Anti-Corruption Campaign Remains Hot Topic

Encouraged by the progress made in China's battle against corruption, people across the country and their representatives at the top legislature, the National People's Congress (NPC), are still eager for more achievements.

Another high-ranking official? An executive of a State company? Or a village head? This is a much asked question about who will be the next target of China's mounting anti-corruption campaign after a series of corruption scandals have been exposed and criminals punished.

"We are still investigating some big cases," said Cao Qingze, deputy secretary of the Central Commission for Discipline Inspection of the Communist Party of China, but he was tight-lipped about details at the ongoing NPC session.

"We must draw a lesson from these scandals and take a serious attitude towards the issue, and build a clean government through self-discipline," said Fujian Governor Xi Jinping, a deputy to the NPC.

Anti-corruption efforts were intensified last year and remain a hot topic at the current NPC annual session. Last year China sentenced former Jiangxi Deputy Governor Hu Changqing and NPC Standing Committee Vice-Chairman Cheng Kejie to death. Cheng was the highest-ranking official executed since 1949.

Prosecutors also investigated the Xiamen smuggling case in Fujian Province, said to be the most notorious smuggling scandal in Chinese history. Major culprits including several senior officials were executed.

The anti-corruption campaign has also revealed that some corrupt Communist Party officials have connections with a criminal gang in the northern city of Shenyang.

According to Han Zhubin, the head of the Supreme People's Procuratorate who delivered a work report at the NPC session on Saturday, 45,000 corrupt cases were investigated last year and seven corrupt officials at the ministerial or provincial level were punished, in addition to thousands of lower-ranking officials.

"We have been all shocked by the news of corruption," said an NPC deputy from the Guangxi Zhuang Autonomous Region. "It is pretty clear that corruption is endangering the position of the Communist Party."

Some experts say that corruption is commonplace when a country is transforming its economy from an old model to a new one, a course China is experiencing.

Premier Zhu Rongji admitted in his report to the NPC session last Monday that "graft and corruption are still serious" and called for a "further struggle." Party discipline departments have already launched a new campaign this year to pursue their next targets.

Many deputies think that the fact that an increasing number of scandals have been exposed and those responsible punished is evidence the anti-corruption campaign has produced noticeable results. They say it does not indicate that corruption is becoming even more rampant.

"Most of the evil goings-on emerged several years ago and were only discovered recently. We are grateful that the Party has begun to kill 'big tigers,' and be more resolute in fighting corruption," said one deputy.

Most deputies said the ongoing battle would greatly frighten officials who dare to violate the rules. "I think many of them are considering stopping their crimes," said Zhou Jiachun, from Shanghai.

The number of corrupt cases has decreased in the finance, construction and government purchasing sectors, according to Li Xueqin, an official with the Central Commission for Discipline Inspection of the Chinese Communist Party. He predicted that corruption would be even more significantly curbed within the next five years. What is more significant is that last year's investigations and punishments of corruption have triggered further reform within government departments.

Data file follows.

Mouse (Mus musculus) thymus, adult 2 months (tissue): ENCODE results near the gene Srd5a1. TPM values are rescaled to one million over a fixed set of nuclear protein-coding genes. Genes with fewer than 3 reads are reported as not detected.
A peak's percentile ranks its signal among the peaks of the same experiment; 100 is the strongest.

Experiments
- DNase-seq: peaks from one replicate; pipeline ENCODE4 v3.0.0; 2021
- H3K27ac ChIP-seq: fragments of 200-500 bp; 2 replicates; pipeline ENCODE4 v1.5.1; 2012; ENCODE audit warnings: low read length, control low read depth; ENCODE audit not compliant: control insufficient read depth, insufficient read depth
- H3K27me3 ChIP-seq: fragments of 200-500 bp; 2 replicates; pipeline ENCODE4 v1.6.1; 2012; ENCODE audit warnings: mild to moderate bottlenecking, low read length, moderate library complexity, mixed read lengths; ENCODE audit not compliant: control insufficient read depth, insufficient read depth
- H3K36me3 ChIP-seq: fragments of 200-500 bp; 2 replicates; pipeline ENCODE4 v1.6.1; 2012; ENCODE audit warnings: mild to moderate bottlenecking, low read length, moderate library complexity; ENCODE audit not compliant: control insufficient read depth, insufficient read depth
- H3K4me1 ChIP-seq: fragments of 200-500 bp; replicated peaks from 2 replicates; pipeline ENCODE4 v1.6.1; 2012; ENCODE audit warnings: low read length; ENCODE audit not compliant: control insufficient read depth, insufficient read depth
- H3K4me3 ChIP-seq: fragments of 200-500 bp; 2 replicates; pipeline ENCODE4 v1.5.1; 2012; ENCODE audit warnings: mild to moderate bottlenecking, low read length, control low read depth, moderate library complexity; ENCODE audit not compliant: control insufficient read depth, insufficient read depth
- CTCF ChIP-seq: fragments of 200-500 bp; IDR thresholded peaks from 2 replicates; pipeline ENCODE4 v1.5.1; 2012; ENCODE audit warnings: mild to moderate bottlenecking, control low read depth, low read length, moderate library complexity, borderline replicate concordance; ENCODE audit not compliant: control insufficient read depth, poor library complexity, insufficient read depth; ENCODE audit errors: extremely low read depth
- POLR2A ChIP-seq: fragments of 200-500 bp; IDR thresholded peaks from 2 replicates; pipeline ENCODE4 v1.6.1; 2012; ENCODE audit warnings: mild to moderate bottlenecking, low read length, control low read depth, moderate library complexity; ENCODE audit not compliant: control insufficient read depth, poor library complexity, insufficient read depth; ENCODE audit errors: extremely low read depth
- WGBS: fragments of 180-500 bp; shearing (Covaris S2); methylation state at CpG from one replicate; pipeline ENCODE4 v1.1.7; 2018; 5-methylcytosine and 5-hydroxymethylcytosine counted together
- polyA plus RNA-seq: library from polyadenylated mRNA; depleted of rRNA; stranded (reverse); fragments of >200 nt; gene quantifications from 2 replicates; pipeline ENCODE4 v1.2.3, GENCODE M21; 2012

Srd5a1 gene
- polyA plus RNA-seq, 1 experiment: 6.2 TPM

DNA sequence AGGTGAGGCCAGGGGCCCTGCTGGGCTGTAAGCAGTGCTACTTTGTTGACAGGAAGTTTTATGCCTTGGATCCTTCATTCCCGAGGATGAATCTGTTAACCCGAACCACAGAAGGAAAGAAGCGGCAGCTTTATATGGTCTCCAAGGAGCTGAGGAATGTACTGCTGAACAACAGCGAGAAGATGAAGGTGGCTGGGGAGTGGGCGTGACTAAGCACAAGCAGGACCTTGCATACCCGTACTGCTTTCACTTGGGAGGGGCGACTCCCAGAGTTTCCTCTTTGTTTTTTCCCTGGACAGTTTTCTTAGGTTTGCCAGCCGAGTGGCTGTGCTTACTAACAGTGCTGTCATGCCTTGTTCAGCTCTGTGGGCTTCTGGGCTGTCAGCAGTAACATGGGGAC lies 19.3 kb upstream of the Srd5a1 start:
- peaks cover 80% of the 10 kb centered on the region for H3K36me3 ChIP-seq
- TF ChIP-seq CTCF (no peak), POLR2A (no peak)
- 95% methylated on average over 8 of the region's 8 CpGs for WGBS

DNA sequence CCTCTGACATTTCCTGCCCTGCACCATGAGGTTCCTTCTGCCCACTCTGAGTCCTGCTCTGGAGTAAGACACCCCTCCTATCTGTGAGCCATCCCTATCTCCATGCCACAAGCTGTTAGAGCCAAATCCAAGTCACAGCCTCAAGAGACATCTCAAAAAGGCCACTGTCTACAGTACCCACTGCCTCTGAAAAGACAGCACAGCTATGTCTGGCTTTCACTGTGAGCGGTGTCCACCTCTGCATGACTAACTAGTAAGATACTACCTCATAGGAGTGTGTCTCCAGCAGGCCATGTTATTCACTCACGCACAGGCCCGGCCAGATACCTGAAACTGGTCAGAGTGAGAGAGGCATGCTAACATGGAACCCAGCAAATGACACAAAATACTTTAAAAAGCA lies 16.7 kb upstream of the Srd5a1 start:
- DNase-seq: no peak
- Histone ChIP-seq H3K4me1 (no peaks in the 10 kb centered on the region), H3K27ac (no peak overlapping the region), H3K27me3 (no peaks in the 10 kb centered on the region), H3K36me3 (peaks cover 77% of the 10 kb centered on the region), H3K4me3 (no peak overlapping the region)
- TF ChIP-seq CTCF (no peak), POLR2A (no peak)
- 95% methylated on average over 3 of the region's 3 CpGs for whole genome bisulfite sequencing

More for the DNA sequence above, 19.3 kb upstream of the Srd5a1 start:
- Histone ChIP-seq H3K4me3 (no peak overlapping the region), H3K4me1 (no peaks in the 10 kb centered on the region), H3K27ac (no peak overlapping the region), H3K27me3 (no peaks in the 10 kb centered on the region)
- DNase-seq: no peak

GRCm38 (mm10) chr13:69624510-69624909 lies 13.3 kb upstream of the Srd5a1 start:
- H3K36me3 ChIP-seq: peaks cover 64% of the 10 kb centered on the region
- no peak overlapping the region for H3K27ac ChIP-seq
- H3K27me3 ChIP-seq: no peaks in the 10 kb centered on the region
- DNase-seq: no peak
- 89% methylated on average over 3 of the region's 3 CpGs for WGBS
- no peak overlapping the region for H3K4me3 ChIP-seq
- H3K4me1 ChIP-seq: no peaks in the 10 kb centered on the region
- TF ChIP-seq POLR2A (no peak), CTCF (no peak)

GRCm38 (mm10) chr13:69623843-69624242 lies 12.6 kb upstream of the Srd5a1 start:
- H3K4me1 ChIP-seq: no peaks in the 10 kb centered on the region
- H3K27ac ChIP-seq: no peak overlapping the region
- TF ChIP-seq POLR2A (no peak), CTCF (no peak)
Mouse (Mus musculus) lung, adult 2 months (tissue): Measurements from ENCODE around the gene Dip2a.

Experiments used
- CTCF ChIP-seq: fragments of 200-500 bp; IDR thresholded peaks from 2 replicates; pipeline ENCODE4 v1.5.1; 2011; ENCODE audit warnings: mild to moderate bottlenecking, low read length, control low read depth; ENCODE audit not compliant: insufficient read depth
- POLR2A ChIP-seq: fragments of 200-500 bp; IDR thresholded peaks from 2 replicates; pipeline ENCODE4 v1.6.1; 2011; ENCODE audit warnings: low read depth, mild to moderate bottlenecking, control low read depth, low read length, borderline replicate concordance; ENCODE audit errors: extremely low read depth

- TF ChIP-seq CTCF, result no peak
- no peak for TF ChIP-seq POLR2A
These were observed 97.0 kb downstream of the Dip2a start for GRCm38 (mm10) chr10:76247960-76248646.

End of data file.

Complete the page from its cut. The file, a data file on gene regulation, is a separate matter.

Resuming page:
Liu Xiaofeng, director of the Transportation Bureau of Sichuan Province and a deputy to the NPC, said the bureau has abolished its old methods of selecting cadres after the bureau's former director was sentenced to death last year for taking bribes by manipulating the highway construction bid.

Sun Yongfu, vice-minister of railways, said anti-corruption is a critical issue in building the planned Qinghai-Tibet railway over the next five years. "We have decided to invite public bidding through newspapers and the Internet to ensure fair competition," he said.

Gan Yuping, an NPC deputy and vice-mayor of Chongqing, in charge of the farmers' relocation in the Three Gorges Dam project said the city created a transparent system to enable the work to be supervised by the public after officials were punished for embezzling migration funds last year.

As a matter of fact, most deputies do not agree the death penalty is the best solution. "The anti-corruption campaign has entered a new stage, that is, while punishing corrupt officials, we are making more efforts to eliminate the root of corruption," Cao Qingze said.

"I appreciate the concept of 'governing the country through moral approach'," said Ding Jiemin, the mayor of Taizhou in the economically-prosperous Jiangsu Province. "It is a better remedy to eliminate social cancer."

The concept was put forward by President Jiang Zemin early this year and is in keeping with the principle of "governing the country according to law."

Shi Liwen, an NPC deputy and president of China's number one construction conglomerate, based in Shanghai, said he felt proud that few corruption scandals have been reported in the city.

He said that the law awareness of Shanghai residents and the city's improved supervision system have contributed to this.

"In the city, from officials to citizens, people have become more accustomed to doing things according to the law," he said.

Reports say that Shanghai is ready to create a modern system under which the government's function is to provide services to companies and citizens, and bureaucratism and authoritarianism, the hot bed of corruption, will be buried.

(Xinhua 03/13/2001)